Star Music

Proceeds from this Saturday’s, Oct. 17, presentation of “Something Wicked This Way Comes” at the Alaska Fine Arts Academy in Eagle River are being dedicated to paying off the organization’s recent IRS debt, according to executive director Holly Lindsay.

Monies earned via a silent auction slated to occur in the Academy’s foyer are also earmarked for the debt.

The Academy was notified this fall that it owes $9,000 plus to the IRS based on late tax filings for 2012 and 2013. The Academy is being fined $20 per day until the debt is resolved, Lindsay said.

After graduating from Chugiak High School in 2001 and playing the local music scene for years, singer-songwriter Chelsea Berry left Alaska to tour around the Lower 48 and produce music from her new home town in Boston. She returned to Alaska early this week, and plays a show at Jitters coffee shop in Eagle River on Thursday, July 16 at 6:30 p.m.

 

Star: In an interview last summer, you said you played a few gigs a week as a self-sustaining musician. What’s changed with your career since then?

Chugiak High School graduate and Noise Brigade front man Mikel Henry said he and his bandmates are taking their pop punk show on the road. Their latest album, “Get Rich or Die Crying,” was released Feb. 17.

But Henry said the band’s not out for fame and glory.

“We’ve been wanting to make this jump for a while,” he said. “But we just haven’t had the funds to do it, or the timing wasn’t right. We’re finally making the jump down there, not to be a huge band, but just to make a living off what we do and what we love.”

Alaskan opera fans are in for a rare treat.

It isn’t often that world-class opera comes to Anchorage except via way of the downtown performing arts center. It’s even less often that opera shows up in the Chugiak-Eagle River area other than productions by the music and theatre departments of local schools or that of the Alaska Fine Arts Academy.

It’s a dream within a dream, a musical within a play, a sweeping epic within one beautiful and perfect song.

And the finale, with all the actors’ voices blending together in a rendition of “The Impossible Dream,” very well might bring a few tears to your eyes.

Chugiak High School’s production of “Man of La Mancha” blends humor with large life questions, such as: What is art and where does one draw the line between art and reality, dreams and real life, passion and defeat?

The executioner wore tennis shoes, scuffed white sneakers peeking from beneath his solemn robe.

He deftly raised his scathe in preparation for the beheading.

Suddenly, Victoria Otte’s voice rang out.

“Shoes,” she yelled. “You can’t wear those, you need black.”

The executioner pulled his dark robe as it to cover the offending shoes.

And so it went.

The Gruening Middle School was in the midst of rehearsing for their upcoming “1001 Arabian Nights” performance.

Geoffrey Woods knew he wanted to dance from the time he was 3-years-old. That’s when “Lord of the Dance” came to Anchorage, and while he was too young to attend, he did watch the DVD his parents brought home.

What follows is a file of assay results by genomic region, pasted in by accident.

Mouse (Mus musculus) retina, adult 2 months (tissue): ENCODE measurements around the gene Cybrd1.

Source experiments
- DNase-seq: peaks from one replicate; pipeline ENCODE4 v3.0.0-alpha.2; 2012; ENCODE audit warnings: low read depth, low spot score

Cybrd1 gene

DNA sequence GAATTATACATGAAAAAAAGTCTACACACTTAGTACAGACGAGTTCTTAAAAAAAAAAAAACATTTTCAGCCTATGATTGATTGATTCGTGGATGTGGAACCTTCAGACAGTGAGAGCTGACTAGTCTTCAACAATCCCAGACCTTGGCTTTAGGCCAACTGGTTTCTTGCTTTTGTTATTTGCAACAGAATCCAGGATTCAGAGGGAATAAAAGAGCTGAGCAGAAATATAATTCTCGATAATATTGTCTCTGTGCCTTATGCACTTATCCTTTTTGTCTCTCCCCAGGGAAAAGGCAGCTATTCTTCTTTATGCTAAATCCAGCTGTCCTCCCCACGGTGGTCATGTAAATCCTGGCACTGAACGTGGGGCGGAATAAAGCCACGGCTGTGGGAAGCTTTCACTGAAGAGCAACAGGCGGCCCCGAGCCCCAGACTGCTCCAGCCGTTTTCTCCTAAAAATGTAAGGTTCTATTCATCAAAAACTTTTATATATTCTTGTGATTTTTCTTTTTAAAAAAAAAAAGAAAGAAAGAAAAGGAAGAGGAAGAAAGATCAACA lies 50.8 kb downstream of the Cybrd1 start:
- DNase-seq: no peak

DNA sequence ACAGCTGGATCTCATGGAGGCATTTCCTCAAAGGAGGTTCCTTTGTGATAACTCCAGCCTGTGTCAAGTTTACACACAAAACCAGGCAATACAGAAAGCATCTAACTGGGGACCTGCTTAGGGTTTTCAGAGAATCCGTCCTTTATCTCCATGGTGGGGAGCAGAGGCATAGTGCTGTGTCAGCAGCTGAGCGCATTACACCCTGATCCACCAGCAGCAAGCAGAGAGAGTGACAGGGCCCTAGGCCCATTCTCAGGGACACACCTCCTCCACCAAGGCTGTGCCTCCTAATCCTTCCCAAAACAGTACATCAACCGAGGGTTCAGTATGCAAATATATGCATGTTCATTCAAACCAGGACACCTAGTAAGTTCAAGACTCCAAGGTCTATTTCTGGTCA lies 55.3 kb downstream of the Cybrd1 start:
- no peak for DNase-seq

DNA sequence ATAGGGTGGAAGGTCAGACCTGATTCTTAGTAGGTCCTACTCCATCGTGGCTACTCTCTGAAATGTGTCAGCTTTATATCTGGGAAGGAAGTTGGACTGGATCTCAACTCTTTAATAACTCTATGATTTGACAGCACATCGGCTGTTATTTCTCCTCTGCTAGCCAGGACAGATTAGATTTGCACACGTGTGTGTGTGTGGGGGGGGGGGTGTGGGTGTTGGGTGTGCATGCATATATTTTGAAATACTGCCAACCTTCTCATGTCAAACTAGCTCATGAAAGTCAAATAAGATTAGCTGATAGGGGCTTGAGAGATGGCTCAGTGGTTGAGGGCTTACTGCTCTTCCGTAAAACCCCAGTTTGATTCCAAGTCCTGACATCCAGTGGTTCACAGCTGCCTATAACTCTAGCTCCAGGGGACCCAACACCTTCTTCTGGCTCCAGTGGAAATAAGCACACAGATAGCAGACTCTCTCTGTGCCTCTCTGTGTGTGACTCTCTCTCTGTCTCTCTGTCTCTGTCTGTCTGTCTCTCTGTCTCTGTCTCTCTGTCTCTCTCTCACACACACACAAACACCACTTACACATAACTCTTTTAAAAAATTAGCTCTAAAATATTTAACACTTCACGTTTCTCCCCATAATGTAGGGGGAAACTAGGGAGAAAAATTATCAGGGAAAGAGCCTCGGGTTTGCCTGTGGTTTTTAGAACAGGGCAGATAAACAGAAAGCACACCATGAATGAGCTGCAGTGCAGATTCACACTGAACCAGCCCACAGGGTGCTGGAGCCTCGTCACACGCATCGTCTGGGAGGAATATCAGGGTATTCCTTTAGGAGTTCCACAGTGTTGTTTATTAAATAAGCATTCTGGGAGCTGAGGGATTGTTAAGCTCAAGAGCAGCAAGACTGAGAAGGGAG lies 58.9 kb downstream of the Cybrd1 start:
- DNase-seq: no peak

“I tore up countless pairs of shoes dancing to that show,” he said with a laugh.

When “Riverdance” hit town a few years later, he became so excited he practically danced his way to the theater.

It’s a play within a play, a time era within a time era, a joke within a joke.

And it’s funny.

The Alaska Fine Arts Academy’s production of Mary Lynn Dobson’s “The Somewhat True Tale of Robin Hood” mixes Monty Python type of humor with the traditional Robin Hood myth.

The result is a mad romp through an ever-changing storyline that offers up zappy one-liners that have to do with everything from Twinkies to the Publisher’s Clearinghouse Sweepstakes.

And all of the actors are teens, with a few younger ones thrown in, just to shake things up.

Singer/songwriter Mary Oudean’s twangy voice fell down soft as rain as she sang the bluegrass classic, “Who Will Watch the Home Place?” at the last weekend of the Anchorage Folk Festival on Saturday, Jan. 25.

The festival, which celebrated its 25th year, brings together folks and bluegrass musicians from across the state.

This year’s headliner performances were Grammy nominated and International Bluegrass Music Association’s 2013 Emerging Artist of the Year Della Mae and the all-star, multi-generational Mr. Sun band.

Growing up in Eagle River, Chelsea Berry dreamed of becoming a conductor or composer.

Instead she became a successful singer/songwriter. She credits much of this to Alaska folksinger Robin Hopper, who was her babysitter and her mother’s best friend. Throughout Berry’s childhood there was always folk music playing, always talk of musicians and songs.

“I would probably have ended up in music one way or another if I hadn’t of grown up in Alaska but maybe not doing what I’m doing now,” she said. “It’s what I’m equipped to do, what I love to do.”

Pages